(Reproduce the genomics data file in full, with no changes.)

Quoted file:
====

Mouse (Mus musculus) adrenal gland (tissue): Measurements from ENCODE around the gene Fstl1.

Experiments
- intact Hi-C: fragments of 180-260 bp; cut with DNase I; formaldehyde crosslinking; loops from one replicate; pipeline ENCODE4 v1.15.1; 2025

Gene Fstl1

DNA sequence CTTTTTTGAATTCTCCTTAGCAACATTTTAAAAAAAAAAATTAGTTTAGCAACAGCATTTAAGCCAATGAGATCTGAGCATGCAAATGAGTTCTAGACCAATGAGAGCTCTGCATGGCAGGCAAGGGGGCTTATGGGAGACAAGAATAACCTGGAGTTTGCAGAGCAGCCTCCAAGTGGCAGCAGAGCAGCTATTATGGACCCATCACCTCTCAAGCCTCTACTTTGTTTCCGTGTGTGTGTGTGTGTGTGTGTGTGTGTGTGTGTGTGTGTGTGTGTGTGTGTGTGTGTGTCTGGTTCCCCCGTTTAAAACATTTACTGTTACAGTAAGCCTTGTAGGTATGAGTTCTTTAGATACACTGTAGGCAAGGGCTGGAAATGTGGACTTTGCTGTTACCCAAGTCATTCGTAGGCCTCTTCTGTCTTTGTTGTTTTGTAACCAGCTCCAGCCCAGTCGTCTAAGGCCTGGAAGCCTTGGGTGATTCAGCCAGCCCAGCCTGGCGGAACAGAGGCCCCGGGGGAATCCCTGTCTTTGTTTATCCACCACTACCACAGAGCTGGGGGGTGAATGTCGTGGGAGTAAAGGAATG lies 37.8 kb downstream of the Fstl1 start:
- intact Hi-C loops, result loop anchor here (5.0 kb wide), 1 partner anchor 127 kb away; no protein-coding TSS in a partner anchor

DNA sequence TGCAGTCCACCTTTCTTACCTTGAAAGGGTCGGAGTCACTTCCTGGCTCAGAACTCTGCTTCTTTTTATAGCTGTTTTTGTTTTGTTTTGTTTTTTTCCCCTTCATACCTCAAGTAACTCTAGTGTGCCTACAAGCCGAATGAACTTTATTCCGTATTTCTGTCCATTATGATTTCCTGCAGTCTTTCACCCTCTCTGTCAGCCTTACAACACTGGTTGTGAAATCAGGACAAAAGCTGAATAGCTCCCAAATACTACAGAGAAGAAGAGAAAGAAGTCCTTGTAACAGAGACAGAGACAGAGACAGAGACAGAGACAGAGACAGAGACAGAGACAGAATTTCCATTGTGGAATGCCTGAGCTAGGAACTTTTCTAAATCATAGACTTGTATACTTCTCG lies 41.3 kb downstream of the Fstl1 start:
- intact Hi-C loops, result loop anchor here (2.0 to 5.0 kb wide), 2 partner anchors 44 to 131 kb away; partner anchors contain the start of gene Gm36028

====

Mouse (Mus musculus) adrenal gland (tissue): Measurements from ENCODE around the gene Fstl1.

Experiments
- intact Hi-C: fragments of 180-260 bp; cut with DNase I; formaldehyde crosslinking; loops from one replicate; pipeline ENCODE4 v1.15.1; 2025

Gene Fstl1

DNA sequence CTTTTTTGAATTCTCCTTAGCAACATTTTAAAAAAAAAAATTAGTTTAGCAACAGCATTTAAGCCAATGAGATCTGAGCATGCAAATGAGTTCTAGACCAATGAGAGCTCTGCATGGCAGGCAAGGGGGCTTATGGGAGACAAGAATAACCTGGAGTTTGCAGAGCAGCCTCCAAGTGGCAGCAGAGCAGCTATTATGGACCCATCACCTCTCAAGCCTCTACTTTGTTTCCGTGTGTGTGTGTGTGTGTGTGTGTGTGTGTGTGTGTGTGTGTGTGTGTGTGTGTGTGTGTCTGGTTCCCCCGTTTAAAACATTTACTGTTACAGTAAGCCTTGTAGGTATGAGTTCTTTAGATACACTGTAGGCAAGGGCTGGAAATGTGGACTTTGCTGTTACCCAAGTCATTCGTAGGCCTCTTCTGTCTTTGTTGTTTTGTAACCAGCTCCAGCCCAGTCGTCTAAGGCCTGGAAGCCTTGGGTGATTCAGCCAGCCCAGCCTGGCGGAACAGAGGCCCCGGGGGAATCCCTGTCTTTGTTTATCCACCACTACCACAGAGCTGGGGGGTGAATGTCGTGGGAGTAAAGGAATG lies 37.8 kb downstream of the Fstl1 start:
- intact Hi-C loops, result loop anchor here (5.0 kb wide), 1 partner anchor 127 kb away; no protein-coding TSS in a partner anchor

DNA sequence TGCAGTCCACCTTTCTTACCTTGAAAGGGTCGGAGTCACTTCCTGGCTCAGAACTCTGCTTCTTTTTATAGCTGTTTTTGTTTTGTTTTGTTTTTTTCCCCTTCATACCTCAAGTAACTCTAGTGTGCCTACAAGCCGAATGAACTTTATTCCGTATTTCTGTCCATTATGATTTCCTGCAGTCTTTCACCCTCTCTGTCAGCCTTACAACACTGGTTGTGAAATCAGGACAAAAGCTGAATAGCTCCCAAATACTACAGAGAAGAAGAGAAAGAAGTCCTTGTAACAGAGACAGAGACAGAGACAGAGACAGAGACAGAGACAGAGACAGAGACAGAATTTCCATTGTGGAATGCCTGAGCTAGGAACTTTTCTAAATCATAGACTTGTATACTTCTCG lies 41.3 kb downstream of the Fstl1 start:
- intact Hi-C loops, result loop anchor here (2.0 to 5.0 kb wide), 2 partner anchors 44 to 131 kb away; partner anchors contain the start of gene Gm36028